In a speech to a Japanese audience Microsoft CEO Bill Gates has predicted that within one year his company will "conquer" the high end of the OS market and said that within 10 years it will integrate speech and handwriting recognition into its OS.
Speaking at the second day of a Microsoft developers conference here, Gates also said that making better Web site development tools is the "guaranteed opportunity" for new software businesses. Gates responded to an audience question asking what type of business he would start if he weren't running Microsoft.
The Microsoft head, on a tour of Microsoft's Asian operations this week, said that the Windows OS has defied sceptics over the last 10 years and will continue to do so in the future.
Gates pointed to Microsoft's quest to strengthen its Windows NT OS to better compete with high-end systems, though he didn't specifically mention the current king of that market segment, the Unix OS. Unix today has many fiercely loyal followers who criticise Windows NT as not robust enough for high-end workstations and server applications.
"Today the skeptics are only in the very very high end ... in the next year we'll conquer that," he said confidently.
Two areas Gates said Microsoft is boosting Windows in are the OS's scalability and reliability. He explained that "we know that Windows platform needs to go beyond any existing platform in these two respects."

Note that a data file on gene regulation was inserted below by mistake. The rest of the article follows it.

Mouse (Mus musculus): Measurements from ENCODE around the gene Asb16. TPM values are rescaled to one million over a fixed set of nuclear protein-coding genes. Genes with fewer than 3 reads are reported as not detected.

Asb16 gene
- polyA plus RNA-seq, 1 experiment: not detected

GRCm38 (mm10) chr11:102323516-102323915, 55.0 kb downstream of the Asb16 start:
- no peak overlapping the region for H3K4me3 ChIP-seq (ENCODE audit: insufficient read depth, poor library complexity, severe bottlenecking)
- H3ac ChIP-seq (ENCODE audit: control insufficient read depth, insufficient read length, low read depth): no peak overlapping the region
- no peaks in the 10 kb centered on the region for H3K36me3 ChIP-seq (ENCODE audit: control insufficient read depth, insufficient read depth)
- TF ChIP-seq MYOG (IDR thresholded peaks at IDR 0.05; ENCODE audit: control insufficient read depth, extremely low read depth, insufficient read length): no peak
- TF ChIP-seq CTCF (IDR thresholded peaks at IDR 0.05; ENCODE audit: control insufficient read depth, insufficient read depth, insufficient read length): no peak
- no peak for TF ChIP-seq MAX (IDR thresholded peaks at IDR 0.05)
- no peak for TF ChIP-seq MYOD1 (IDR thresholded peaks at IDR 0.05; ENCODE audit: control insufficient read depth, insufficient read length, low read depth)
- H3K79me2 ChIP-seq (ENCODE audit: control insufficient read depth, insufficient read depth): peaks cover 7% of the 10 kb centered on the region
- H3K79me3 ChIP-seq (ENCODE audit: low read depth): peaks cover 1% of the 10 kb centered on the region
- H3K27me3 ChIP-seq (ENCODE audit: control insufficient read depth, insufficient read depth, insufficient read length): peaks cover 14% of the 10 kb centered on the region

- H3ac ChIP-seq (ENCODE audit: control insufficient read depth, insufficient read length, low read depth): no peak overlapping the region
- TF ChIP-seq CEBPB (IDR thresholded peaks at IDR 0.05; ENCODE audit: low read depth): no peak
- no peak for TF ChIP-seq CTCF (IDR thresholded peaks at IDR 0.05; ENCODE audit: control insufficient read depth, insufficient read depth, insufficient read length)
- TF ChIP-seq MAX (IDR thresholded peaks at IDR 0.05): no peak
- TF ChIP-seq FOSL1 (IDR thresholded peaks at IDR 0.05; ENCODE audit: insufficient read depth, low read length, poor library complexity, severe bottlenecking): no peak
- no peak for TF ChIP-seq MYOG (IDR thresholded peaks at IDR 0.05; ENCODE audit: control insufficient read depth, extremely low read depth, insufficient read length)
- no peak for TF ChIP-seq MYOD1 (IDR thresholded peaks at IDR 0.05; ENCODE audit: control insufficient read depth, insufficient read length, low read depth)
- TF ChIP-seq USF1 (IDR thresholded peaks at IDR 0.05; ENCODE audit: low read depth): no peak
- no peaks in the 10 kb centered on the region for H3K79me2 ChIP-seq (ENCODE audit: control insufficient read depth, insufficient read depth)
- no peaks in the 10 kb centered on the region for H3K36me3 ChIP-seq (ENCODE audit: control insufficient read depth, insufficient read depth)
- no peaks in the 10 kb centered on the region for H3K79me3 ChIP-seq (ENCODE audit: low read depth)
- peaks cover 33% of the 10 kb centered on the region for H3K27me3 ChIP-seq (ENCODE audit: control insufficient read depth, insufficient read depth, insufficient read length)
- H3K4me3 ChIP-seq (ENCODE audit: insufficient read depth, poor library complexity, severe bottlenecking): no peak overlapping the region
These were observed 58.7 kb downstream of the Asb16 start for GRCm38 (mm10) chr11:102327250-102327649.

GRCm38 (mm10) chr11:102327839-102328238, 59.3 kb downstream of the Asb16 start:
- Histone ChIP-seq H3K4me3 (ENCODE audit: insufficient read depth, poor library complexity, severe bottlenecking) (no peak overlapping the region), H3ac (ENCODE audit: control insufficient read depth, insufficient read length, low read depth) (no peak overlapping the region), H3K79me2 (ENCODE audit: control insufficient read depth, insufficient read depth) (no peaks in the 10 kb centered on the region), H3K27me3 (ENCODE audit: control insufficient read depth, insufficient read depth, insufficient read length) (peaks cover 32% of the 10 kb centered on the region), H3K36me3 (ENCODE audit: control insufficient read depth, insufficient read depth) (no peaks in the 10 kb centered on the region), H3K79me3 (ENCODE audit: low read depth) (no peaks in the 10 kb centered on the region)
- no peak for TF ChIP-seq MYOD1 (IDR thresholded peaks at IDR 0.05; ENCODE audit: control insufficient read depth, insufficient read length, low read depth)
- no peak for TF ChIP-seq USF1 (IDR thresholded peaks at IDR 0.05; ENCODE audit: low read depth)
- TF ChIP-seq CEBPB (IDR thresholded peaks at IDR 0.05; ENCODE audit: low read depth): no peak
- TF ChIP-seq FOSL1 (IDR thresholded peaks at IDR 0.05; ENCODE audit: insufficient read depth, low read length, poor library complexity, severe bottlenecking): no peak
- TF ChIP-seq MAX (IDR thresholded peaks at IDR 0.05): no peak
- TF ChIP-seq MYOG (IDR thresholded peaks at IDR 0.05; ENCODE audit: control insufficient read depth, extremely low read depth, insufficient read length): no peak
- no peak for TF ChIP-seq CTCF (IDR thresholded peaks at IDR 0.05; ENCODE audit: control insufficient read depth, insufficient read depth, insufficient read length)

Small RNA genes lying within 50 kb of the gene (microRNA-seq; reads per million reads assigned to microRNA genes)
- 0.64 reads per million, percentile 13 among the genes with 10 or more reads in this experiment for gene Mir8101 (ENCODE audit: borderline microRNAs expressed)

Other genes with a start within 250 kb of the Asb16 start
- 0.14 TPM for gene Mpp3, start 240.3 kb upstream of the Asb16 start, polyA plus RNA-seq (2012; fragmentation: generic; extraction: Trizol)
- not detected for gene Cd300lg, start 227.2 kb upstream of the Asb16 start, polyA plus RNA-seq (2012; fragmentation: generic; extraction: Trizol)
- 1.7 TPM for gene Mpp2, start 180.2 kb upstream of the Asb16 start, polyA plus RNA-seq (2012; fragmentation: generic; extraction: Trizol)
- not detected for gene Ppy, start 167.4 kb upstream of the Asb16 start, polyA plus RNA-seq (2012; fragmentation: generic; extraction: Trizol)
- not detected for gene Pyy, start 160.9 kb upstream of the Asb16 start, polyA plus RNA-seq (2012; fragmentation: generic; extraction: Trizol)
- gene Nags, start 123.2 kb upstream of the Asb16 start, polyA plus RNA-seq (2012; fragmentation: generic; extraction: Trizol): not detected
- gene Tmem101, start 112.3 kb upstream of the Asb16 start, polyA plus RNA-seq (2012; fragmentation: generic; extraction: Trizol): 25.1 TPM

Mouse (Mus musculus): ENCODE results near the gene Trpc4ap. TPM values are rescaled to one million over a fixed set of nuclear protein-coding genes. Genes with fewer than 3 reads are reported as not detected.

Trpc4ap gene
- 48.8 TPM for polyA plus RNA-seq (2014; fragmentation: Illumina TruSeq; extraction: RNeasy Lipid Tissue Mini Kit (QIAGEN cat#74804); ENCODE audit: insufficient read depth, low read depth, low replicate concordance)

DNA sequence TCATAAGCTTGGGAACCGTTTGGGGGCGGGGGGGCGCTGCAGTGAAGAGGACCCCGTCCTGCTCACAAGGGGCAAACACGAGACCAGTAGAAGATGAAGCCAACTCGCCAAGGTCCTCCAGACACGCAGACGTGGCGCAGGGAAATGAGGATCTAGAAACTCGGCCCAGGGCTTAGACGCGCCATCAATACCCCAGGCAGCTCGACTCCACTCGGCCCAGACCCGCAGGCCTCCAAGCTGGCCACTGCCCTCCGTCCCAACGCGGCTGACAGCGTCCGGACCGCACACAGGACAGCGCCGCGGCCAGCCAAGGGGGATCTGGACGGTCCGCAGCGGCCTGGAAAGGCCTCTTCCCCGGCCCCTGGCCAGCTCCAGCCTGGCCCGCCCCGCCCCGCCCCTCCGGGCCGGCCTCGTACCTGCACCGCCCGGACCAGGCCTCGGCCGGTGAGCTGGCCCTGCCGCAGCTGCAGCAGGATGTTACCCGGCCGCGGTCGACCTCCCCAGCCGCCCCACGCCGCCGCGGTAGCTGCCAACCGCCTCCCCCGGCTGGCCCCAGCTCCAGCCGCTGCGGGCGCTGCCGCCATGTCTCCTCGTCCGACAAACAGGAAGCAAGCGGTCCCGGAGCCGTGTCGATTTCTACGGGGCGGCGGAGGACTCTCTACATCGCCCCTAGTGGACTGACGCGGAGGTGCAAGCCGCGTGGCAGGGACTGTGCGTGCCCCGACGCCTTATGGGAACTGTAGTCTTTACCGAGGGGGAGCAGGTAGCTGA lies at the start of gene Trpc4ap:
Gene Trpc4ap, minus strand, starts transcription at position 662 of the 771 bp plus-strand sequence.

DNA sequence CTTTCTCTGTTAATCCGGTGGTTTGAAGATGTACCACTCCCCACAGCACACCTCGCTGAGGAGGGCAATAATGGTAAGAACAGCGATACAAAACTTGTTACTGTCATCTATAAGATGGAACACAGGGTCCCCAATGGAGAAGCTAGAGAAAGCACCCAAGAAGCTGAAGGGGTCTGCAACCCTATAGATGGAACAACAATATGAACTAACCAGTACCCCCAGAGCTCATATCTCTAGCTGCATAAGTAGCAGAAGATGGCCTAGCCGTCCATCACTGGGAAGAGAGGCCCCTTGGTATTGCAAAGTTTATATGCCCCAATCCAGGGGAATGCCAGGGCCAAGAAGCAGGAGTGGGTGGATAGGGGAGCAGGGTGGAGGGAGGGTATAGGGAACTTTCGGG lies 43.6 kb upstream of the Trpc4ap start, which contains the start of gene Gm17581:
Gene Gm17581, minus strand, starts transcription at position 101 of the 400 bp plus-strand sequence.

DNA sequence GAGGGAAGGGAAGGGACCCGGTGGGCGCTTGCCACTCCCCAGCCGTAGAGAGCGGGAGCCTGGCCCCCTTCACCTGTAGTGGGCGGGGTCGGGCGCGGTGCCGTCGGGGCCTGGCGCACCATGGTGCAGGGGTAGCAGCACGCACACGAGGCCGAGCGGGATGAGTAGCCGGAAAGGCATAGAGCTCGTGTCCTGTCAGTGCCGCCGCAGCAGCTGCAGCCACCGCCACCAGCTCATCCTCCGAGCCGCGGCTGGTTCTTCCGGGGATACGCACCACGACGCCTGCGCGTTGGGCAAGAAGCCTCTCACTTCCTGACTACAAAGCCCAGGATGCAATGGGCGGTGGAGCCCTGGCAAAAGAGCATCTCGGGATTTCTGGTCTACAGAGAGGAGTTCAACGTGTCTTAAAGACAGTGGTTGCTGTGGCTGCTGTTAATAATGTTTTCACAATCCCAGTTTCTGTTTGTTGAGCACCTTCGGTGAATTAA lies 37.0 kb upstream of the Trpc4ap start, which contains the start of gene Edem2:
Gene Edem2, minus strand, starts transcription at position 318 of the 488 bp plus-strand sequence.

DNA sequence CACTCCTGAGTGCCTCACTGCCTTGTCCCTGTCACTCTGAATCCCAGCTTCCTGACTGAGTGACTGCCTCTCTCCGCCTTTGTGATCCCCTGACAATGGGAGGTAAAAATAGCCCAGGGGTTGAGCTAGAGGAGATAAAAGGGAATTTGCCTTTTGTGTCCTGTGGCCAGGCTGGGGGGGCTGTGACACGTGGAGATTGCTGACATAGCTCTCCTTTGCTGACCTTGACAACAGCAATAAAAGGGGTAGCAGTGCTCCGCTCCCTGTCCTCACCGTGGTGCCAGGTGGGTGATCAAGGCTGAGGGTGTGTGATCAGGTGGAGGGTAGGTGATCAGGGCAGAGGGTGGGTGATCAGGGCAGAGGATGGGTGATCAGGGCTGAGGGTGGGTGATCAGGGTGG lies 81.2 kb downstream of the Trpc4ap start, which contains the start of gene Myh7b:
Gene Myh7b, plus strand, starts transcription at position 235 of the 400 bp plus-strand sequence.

Gates touted his company's work, saying that using Windows NT as the base Microsoft has built systems that can process 1 billion transactions in a day, which he said is "far more than any company needs today."
In addition Gates said "simplicity" is another guiding principle in Microsoft's OS development. After spending a day reviewing error messages that Windows displays to users, "even I couldn't understand a great number of them so I felt a great sympathy for customers," Gates said. Making PCs easier to use "is an area that is ripe for innovation," he concluded.
That need for simplicity will make speech and handwriting recognition "standard features of the operating system," he answered when asked what users can expect from Windows in 10 years. "Devices that use it will be far more approachable than the PC is today," he concluded.
The thrust of Gates' speech was Microsoft's view that companies should use networks and systems to integrate employees, customers and partners into what it calls "digital nervous systems."
The key point of the concept is that companies can boost their competitiveness by using computers and networks to disperse more information both internally and to partners so that "information, good and bad, will be there for everybody to see very easily," he said. "I don't think any company is achieving the full potential today, even Microsoft," he said.
Gate's otherwise smooth keynote was interrupted briefly by a sound problem in one video. After standing in darkness waiting for the sound to come on a video playing above him, Gates walked off stage. Forgetting his microphone was still on, the Microsoft head unwittingly said in exasperation for all to hear, "We can just come back -- skip it -- I mean -- Jesus!"
Back on stage with the lights up Gates joked, "Unfortunately it's not a PC system that controls the (video's) sound."